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The best locales to visit in Turkey
Hagia Sophia: Hagia Sophia is the former Greek Orthodox Christian patriarchal cathedral, later an Ottoman imperial mosque and now a museum in Istanbul, Turkey. It was built in AD 537 before the Middle Ages, it was famous in particular for its massive dome. It was the world’s largest building and an engineering marvel of its time.
Bosphorus Cruise: A beautiful and memorable cruise which will take you through the Asian and European shoreline and viewing the waterfront palaces of the many Pashas and Sultans and indulge in the sights of the European Side, Dolmabahçe Palace, Çirağan Palace, Rumeli Fortress, the Bosphorus Bridge, the Asian Side, Anadolu Fortress, Beylerbeyi Palace and more.
Blue Mosque: Sultan Ahmed Mosque is a historic mosque located in Istanbul, Turkey. It remains a functioning mosque, while also attracting large numbers of tourist visitors. It was constructed between 1609 and 1616 during the rule of Ahmed I. Its Külliye contains Ahmed’s tomb, a madrasah, and a hospice.
Göreme open-air Museum: The Goreme Open-Air Museum resembles a vast monastic complex composed of scores of refectory monasteries placed side-by-side, each with its fantastic church. The Goreme Open Air Museum has been a member of the UNESCO World Heritage List since 1984 and was one of the first two UNESCO sites in Turkey.
Kaymakli Underground City: Kaymakli Underground City is contained within the citadel of Kaymakli in the Central Anatolia Region of Turkey. First opened to tourists in 1964, the village is about 19 km from Nevşehir, on the Nevşehir-Niğde road.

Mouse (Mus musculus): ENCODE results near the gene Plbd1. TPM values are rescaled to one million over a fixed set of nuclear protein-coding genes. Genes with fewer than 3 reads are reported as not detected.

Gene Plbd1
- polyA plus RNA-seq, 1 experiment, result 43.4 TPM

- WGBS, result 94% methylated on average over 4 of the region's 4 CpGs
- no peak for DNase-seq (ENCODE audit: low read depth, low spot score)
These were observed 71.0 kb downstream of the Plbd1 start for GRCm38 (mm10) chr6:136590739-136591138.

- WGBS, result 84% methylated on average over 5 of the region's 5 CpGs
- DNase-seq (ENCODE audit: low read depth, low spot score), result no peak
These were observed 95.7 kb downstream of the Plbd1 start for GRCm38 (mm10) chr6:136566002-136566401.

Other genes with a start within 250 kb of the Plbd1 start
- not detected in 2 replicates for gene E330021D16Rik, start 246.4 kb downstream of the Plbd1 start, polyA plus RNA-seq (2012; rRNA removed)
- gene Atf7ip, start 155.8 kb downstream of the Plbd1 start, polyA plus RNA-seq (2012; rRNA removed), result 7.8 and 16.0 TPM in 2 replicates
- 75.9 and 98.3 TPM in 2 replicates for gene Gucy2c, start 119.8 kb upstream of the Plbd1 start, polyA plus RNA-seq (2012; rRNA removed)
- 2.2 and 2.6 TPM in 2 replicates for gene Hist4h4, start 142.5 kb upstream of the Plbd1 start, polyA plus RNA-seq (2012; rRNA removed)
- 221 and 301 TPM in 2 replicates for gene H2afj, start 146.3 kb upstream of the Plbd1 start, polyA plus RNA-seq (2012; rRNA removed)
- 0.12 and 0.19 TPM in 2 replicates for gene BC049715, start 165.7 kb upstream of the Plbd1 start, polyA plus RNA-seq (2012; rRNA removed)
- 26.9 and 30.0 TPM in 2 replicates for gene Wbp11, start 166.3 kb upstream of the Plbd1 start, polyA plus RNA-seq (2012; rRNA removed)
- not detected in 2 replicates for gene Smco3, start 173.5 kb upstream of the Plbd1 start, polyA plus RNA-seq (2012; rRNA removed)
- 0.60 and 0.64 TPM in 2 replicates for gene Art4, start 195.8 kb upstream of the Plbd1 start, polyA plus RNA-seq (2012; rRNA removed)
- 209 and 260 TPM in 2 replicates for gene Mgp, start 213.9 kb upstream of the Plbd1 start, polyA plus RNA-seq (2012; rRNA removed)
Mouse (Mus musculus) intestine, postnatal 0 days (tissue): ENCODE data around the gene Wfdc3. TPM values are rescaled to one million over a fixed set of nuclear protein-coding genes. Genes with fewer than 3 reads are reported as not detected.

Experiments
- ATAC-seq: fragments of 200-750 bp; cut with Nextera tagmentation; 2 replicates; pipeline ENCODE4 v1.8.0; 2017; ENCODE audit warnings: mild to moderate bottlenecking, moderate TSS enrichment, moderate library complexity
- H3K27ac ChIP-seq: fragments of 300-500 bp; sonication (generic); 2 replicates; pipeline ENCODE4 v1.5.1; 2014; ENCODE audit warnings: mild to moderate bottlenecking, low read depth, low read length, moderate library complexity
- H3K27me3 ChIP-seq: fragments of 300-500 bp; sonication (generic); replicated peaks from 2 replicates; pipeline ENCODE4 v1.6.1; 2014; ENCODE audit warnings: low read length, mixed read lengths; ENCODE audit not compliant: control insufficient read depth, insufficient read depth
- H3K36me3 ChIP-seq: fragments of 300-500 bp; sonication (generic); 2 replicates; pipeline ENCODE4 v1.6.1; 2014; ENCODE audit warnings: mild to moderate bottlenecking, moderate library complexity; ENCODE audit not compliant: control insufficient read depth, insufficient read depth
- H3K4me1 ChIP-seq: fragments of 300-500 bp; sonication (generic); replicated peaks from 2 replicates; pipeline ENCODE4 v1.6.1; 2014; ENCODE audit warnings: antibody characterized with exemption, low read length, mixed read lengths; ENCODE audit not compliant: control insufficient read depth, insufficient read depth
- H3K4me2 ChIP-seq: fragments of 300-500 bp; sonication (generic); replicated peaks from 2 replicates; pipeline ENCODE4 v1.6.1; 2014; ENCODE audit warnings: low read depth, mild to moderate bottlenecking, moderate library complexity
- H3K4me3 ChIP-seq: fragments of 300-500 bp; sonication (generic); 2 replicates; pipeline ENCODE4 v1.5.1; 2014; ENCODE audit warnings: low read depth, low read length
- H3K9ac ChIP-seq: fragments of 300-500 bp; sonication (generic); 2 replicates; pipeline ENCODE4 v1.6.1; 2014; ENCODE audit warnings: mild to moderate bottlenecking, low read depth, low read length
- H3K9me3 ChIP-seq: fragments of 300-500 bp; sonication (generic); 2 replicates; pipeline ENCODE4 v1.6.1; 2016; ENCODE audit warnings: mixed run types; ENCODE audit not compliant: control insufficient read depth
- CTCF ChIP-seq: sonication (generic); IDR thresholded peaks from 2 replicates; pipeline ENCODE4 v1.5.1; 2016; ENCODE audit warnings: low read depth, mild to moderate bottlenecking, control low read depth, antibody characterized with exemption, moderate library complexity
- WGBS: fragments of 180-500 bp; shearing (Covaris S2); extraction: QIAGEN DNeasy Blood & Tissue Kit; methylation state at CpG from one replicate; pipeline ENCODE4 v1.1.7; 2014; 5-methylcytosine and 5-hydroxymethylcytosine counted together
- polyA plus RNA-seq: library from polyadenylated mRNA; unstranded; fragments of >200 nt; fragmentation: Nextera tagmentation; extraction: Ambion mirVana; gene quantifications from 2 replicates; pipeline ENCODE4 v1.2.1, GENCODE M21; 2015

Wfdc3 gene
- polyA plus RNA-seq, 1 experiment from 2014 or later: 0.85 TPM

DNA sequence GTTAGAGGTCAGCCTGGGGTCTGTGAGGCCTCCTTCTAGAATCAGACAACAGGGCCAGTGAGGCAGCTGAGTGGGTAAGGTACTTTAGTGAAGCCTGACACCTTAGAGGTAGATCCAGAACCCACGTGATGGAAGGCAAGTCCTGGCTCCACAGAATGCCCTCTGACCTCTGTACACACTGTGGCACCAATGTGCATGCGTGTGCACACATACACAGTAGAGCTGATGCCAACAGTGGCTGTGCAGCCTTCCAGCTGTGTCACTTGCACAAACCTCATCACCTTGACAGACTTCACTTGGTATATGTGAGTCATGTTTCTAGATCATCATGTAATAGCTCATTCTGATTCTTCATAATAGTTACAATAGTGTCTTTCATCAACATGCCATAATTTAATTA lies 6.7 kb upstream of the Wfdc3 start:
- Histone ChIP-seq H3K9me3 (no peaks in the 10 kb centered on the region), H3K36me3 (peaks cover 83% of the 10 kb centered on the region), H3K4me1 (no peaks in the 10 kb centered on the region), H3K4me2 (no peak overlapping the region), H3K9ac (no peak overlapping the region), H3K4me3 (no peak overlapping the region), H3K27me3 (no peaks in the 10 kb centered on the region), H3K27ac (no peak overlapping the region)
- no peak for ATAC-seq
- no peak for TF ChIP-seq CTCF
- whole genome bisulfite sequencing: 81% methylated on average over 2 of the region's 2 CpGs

Ankara: Ankara, Turkey’s cosmopolitan capital, sits in the country’s central Anatolia region. It’s a center for the performing arts, home to the State Opera and Ballet, the Presidential Symphony Orchestra and several national theater companies. Overlooking the city is Anitkabir, the enormous hilltop mausoleum of Kemal Atatürk, modern Turkey’s first president, who declared Ankara the capital in 1923.
Cappadocia: Cappadocia, a semi-arid region in central Turkey, is known for its distinctive “fairy chimneys,” tall, cone-shaped rock formations clustered in Monks Valley, Göreme and elsewhere. Other notables sites include Bronze Age homes carved into valley walls by troglodytes (cave dwellers) and later used as refuges by early Christians. The 100m-deep Ihlara Canyon houses numerous rock-face churches.
Lake Tuz (salt lake): Lake Tuz is the second largest lake in Turkey with its 1,665 km² surface area and one of the largest hypersaline lakes in the world. It is located in the Central Anatolia Region, 105 km northeast of Konya, 150 km south-southeast of Ankara and 57 km northwest of Aksaray.